If Canada establishes a driving purpose to protect and participate in Indo-Pacific security, to a level that makes nuclear submarines as part of a deterrent logical, then I think AUKUS says it’s an open discussion. I would say from an Australian point of view, the ideal way for Australia to get nuclear submarines is not to create some cottage industry centered in our Adelaide City, to build a small number of nuclear submarines; it’s going to be part of a much bigger joint enterprise with our AUKUS partners, and to look at how we can best augment the capacity that is producing nuclear submarines for these existing partners. That kind of logic would apply beautifully to Canada. As you know, Canada and Australia have experienced similar issues with our existing defense industrial bases.

Final Thoughts:

I suppose it might sound a bit jarring because everything we’ve talked about is driven by a sense of urgency to really get the Australian, U.S and UK militaries in a position of greater military power, with the political will to use it, and that’s only required because we have dire strategic circumstances. That’s without even mentioning Russia. Everything we’ve talked about is driven by China, so I I’d be fascinated by readers’ reactions to that perception of the environment that we’re in, because Canada’s in that environment just as much as Australia is. I’m very hopeful that we’ve got a greater convergence of strategic assessments between Ottawa and Canberra, and if I’m right about that, we should expect some changes in Canadian policy. We should see some opportunities not just with AUKUS, but between Australia and Canada and I would welcome that being the case.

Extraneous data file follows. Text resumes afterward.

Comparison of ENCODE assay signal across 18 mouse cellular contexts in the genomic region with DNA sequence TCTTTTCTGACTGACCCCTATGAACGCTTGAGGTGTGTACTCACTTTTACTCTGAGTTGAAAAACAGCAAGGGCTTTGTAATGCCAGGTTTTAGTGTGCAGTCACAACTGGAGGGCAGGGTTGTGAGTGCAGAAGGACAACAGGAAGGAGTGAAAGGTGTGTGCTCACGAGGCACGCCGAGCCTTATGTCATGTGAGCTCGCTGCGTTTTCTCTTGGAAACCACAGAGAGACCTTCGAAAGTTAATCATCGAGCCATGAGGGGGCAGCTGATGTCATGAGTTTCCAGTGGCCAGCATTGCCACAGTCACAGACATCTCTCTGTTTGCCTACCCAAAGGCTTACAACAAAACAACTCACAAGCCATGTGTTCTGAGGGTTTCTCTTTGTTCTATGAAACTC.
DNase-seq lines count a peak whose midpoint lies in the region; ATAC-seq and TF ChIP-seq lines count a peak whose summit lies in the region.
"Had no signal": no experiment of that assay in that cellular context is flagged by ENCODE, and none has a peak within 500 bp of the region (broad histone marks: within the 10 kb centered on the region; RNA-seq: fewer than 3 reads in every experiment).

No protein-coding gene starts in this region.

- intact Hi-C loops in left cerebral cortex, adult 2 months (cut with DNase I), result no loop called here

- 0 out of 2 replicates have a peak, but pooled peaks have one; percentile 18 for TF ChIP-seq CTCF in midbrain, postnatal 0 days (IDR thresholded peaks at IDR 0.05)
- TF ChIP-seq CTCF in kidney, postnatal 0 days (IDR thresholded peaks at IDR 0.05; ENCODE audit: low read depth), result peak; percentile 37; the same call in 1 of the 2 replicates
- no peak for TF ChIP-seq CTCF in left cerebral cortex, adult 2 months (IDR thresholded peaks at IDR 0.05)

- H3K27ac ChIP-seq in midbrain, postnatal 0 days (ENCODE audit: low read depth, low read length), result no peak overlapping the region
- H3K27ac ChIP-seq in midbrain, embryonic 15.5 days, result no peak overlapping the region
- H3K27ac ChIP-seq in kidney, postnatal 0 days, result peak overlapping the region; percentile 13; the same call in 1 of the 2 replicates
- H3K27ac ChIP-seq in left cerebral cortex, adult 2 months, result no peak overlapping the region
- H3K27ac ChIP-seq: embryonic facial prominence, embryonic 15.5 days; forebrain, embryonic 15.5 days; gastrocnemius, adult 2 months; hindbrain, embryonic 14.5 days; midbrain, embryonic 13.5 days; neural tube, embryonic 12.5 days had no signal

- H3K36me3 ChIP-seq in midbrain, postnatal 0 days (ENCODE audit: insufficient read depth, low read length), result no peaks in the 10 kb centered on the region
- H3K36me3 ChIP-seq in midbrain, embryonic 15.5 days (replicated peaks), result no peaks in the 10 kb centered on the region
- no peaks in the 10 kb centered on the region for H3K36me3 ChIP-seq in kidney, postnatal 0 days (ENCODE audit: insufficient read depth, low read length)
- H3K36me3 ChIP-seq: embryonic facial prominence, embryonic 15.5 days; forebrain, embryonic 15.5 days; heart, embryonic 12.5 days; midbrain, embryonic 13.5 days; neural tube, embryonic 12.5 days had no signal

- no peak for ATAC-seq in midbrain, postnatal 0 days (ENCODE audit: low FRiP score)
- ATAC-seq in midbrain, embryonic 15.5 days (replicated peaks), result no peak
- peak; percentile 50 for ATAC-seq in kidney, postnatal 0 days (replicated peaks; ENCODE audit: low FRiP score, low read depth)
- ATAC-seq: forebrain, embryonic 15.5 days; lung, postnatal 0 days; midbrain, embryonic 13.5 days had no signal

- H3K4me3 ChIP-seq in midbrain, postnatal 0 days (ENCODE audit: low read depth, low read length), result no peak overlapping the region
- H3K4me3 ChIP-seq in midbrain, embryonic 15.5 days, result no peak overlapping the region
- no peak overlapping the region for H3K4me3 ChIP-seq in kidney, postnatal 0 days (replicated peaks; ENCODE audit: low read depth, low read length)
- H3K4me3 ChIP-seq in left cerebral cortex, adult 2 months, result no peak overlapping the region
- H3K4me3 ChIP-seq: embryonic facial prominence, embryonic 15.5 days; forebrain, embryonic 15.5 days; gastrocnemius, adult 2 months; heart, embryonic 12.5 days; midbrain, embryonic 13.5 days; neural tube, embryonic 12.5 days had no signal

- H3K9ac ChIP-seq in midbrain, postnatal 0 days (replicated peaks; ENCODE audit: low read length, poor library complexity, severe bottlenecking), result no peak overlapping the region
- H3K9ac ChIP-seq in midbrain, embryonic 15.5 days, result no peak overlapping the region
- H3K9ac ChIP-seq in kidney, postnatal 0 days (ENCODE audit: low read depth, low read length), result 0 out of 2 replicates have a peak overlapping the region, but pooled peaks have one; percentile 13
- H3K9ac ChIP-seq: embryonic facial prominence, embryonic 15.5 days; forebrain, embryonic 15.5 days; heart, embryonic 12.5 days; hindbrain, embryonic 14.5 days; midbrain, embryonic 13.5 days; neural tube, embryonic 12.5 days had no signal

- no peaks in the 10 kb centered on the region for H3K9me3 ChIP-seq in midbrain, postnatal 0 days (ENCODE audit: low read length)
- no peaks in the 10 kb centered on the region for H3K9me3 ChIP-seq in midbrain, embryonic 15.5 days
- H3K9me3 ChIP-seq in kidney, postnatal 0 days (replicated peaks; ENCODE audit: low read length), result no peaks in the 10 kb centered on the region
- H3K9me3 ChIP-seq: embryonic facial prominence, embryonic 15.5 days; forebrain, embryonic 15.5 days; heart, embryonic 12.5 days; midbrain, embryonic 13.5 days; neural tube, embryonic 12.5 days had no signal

Michael Shoebridge Michael Shoebridge is the Director of ASPI’s Defence, Strategy and National Security program. He was a senior executive in the Defence organisation and has worked for 25 years in different parts of Australia’s national security community.  His career has centred on the connection between strategy, capability and resources in national security.

Michael has been deputy in two defence intelligence agencies (DIO and ASD), ran the Defence, Intelligence and Research Coordination Division in the Prime Minister’s department, and was the senior policy representative for Defence in Australia’s Washington Embassy. He has worked with Ministers in two Commonwealth Ministers’ offices.